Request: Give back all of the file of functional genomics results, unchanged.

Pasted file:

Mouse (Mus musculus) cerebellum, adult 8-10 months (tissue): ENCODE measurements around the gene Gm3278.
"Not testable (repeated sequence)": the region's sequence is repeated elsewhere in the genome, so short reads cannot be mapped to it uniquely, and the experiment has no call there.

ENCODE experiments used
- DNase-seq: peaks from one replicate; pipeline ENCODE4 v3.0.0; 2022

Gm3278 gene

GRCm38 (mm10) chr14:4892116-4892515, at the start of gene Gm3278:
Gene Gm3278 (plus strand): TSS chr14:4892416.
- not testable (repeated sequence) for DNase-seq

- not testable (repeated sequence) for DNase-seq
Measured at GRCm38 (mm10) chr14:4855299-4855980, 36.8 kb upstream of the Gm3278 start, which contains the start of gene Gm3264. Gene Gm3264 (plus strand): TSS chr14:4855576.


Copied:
Mouse (Mus musculus) cerebellum, adult 8-10 months (tissue): ENCODE measurements around the gene Gm3278.
"Not testable (repeated sequence)": the region's sequence is repeated elsewhere in the genome, so short reads cannot be mapped to it uniquely, and the experiment has no call there.

ENCODE experiments used
- DNase-seq: peaks from one replicate; pipeline ENCODE4 v3.0.0; 2022

Gm3278 gene

GRCm38 (mm10) chr14:4892116-4892515, at the start of gene Gm3278:
Gene Gm3278 (plus strand): TSS chr14:4892416.
- not testable (repeated sequence) for DNase-seq

- not testable (repeated sequence) for DNase-seq
Measured at GRCm38 (mm10) chr14:4855299-4855980, 36.8 kb upstream of the Gm3278 start, which contains the start of gene Gm3264. Gene Gm3264 (plus strand): TSS chr14:4855576.